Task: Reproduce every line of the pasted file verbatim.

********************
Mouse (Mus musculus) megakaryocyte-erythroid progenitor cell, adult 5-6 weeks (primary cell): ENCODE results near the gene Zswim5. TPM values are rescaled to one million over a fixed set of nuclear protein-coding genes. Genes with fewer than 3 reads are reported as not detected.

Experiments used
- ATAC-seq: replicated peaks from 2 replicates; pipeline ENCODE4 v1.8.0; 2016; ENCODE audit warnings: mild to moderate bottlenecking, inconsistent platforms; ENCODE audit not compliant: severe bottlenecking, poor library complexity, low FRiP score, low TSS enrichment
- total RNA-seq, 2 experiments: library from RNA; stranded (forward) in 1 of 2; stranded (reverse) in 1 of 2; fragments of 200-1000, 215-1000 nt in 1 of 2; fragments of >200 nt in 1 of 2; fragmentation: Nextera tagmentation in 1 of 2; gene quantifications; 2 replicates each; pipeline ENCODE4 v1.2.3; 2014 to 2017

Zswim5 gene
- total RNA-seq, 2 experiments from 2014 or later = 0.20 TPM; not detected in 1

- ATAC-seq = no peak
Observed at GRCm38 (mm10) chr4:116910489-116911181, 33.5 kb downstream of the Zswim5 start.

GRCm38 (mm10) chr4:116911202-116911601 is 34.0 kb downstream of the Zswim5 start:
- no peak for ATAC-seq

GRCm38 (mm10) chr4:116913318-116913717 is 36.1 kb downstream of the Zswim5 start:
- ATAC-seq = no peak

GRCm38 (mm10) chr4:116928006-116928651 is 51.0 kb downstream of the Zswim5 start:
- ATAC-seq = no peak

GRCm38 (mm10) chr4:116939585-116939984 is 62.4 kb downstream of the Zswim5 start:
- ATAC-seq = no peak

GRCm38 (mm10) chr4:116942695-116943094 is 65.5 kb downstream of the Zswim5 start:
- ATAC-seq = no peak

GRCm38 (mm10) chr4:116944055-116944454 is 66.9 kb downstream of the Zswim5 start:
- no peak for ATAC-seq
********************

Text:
Mouse (Mus musculus) megakaryocyte-erythroid progenitor cell, adult 5-6 weeks (primary cell): ENCODE results near the gene Zswim5. TPM values are rescaled to one million over a fixed set of nuclear protein-coding genes. Genes with fewer than 3 reads are reported as not detected.

Experiments used
- ATAC-seq: replicated peaks from 2 replicates; pipeline ENCODE4 v1.8.0; 2016; ENCODE audit warnings: mild to moderate bottlenecking, inconsistent platforms; ENCODE audit not compliant: severe bottlenecking, poor library complexity, low FRiP score, low TSS enrichment
- total RNA-seq, 2 experiments: library from RNA; stranded (forward) in 1 of 2; stranded (reverse) in 1 of 2; fragments of 200-1000, 215-1000 nt in 1 of 2; fragments of >200 nt in 1 of 2; fragmentation: Nextera tagmentation in 1 of 2; gene quantifications; 2 replicates each; pipeline ENCODE4 v1.2.3; 2014 to 2017

Zswim5 gene
- total RNA-seq, 2 experiments from 2014 or later = 0.20 TPM; not detected in 1

- ATAC-seq = no peak
Observed at GRCm38 (mm10) chr4:116910489-116911181, 33.5 kb downstream of the Zswim5 start.

GRCm38 (mm10) chr4:116911202-116911601 is 34.0 kb downstream of the Zswim5 start:
- no peak for ATAC-seq

GRCm38 (mm10) chr4:116913318-116913717 is 36.1 kb downstream of the Zswim5 start:
- ATAC-seq = no peak

GRCm38 (mm10) chr4:116928006-116928651 is 51.0 kb downstream of the Zswim5 start:
- ATAC-seq = no peak

GRCm38 (mm10) chr4:116939585-116939984 is 62.4 kb downstream of the Zswim5 start:
- ATAC-seq = no peak

GRCm38 (mm10) chr4:116942695-116943094 is 65.5 kb downstream of the Zswim5 start:
- ATAC-seq = no peak

GRCm38 (mm10) chr4:116944055-116944454 is 66.9 kb downstream of the Zswim5 start:
- no peak for ATAC-seq